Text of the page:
With the federal "Cash for Clunkers" program such a resounding success and now out of money, prepare for the next wave of federal stimulus money -- "Cash for Refrigerators."

That isn't the formal name of the federal program, which is set to begin late this fall with rebates of $50 to $200 on purchases of high-efficiency household appliances, part of a $300 million stimulus to boost home appliance sales.

Users won't have to trade in their old dish washers, refrigerators or other appliances to get the rebate. The Energy Department expects most of the $300 million to be awarded by the end of November, although given the success of the car program, you might want to get in line early at your favorite home supply store.



Program details will vary by state, and states have until Oct. 15 to file formal applications with the Energy Department.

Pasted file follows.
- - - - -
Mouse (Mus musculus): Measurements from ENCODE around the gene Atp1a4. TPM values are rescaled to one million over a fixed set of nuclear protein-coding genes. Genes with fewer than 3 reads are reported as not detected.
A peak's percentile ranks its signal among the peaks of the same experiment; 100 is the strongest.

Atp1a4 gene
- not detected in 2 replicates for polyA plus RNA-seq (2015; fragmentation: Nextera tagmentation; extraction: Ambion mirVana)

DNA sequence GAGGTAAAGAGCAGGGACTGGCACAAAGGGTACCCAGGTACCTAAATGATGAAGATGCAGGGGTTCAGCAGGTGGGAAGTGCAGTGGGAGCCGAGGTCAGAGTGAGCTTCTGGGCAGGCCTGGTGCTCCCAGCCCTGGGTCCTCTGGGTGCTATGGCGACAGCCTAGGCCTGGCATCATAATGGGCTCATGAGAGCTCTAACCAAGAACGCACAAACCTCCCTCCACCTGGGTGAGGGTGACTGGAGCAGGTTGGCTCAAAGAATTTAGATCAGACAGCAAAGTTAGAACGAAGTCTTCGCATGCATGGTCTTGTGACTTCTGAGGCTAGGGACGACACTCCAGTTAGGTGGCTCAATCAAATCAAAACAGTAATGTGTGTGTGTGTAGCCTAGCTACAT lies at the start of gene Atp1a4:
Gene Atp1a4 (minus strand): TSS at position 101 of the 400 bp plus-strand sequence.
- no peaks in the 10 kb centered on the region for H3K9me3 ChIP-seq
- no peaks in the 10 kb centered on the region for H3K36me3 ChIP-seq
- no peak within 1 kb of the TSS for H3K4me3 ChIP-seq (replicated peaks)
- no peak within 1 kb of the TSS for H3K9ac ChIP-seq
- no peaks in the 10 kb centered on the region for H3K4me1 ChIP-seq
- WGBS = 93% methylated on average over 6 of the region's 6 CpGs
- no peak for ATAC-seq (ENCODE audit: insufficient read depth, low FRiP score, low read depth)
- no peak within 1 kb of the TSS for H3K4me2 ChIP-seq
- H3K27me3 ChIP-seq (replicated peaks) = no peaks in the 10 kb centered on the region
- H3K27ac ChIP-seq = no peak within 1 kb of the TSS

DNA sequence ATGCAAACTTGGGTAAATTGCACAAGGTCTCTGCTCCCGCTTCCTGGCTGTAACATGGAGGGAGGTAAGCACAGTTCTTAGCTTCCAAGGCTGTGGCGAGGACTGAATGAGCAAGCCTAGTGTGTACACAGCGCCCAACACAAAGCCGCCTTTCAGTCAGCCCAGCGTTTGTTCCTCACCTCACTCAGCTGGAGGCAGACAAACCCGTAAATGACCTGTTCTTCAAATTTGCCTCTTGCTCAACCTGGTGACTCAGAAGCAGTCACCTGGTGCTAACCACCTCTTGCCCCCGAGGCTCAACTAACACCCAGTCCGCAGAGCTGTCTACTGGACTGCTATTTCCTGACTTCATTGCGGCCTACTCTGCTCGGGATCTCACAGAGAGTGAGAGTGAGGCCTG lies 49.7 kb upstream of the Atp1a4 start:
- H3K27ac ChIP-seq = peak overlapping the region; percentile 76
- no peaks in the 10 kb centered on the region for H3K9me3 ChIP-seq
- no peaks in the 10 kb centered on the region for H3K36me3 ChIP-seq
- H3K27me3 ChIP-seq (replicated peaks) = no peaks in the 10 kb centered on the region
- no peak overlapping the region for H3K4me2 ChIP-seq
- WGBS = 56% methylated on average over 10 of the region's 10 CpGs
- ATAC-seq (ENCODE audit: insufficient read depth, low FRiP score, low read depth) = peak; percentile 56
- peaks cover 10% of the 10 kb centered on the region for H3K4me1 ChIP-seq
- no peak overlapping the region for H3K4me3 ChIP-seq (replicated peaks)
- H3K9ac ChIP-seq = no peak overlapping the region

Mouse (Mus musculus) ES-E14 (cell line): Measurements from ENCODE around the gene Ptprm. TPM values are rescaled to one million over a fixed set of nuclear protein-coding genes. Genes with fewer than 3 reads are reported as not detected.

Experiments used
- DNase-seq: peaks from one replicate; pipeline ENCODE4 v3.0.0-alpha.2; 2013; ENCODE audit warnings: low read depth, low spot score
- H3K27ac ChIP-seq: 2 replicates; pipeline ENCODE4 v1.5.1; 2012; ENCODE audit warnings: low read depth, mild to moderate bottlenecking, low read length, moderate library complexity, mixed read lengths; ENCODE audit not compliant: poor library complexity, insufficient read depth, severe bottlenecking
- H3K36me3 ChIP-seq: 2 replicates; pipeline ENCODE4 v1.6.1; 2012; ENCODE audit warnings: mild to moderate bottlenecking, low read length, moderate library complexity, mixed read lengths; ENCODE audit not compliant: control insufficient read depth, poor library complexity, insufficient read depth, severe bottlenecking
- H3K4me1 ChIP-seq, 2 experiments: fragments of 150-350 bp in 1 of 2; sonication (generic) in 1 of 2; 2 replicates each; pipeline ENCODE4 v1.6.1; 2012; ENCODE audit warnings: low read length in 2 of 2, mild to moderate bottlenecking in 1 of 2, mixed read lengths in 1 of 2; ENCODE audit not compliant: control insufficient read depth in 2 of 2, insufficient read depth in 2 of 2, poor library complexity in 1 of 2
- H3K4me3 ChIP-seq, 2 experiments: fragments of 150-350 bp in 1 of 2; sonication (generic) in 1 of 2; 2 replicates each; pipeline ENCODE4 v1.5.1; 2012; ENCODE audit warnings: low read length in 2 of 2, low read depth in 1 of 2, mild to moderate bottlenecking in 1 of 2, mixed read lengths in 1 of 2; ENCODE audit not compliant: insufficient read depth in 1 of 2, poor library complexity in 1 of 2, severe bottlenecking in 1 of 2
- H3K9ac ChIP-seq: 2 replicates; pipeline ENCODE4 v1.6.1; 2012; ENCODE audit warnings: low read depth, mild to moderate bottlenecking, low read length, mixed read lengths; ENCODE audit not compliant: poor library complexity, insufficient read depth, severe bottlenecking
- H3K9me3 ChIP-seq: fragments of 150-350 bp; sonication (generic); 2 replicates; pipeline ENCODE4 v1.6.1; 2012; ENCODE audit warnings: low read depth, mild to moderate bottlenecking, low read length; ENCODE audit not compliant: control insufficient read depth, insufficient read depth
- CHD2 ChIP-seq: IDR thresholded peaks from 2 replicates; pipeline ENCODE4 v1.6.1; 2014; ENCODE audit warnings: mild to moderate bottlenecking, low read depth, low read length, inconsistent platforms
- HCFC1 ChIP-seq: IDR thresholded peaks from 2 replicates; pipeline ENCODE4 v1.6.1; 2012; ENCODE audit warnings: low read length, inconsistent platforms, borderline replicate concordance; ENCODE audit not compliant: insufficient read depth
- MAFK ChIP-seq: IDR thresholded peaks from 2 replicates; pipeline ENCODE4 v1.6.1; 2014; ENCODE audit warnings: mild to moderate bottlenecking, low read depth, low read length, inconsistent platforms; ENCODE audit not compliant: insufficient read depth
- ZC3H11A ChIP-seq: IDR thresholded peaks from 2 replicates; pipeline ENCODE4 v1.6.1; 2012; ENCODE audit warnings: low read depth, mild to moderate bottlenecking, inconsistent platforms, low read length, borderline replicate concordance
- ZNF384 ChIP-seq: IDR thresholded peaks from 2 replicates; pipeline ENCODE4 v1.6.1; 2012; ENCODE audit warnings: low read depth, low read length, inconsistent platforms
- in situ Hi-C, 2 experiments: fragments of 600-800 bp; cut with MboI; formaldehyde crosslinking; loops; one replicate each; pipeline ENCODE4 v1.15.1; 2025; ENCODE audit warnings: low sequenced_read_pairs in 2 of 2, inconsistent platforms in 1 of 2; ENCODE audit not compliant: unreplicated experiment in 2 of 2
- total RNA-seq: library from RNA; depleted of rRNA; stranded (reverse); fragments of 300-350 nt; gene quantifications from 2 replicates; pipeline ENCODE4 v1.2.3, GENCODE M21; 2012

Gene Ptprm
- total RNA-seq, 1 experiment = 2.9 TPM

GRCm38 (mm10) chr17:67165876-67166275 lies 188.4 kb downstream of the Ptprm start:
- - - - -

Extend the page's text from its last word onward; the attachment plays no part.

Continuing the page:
New appliances must have an Energy Star seal to qualify. In 2008, about 55% of newly-produced major household appliances met those standards, which are set by the Energy Department and the Environmental Protection Agency.

"These rebates will help families make the transition to more efficient appliances, making purchases that will directly stimulate the economy," Energy Secretary Steven Chu said in a statement announcing the plan, according to BusinessWeek.

Most states already have rebates for energy-saving appliances. When I bought a new washing machine last month, I was eligible to get $200 from my power and water companies because it used less electricity and water than what it replaced. And, as anyone who has had an appliance repairman stop by can tell you, it's usually cheaper to buy a new appliance than have it fixed.

The new rebates will be in addition to existing rebates that utilities or stores already offer. And beyond the extra money, the best news may be that you don't have to drag your old appliance to the store to get the rebate.

Buying a new washing machine may not be as much fun as buying a new car with a clunker trade-in, but it's a lot cheaper way to stimulate the economy while saving money.

Aaron Crowe is a freelance journalist in the San Francisco Bay Area. Reach him at www.AaronCrowe.net.


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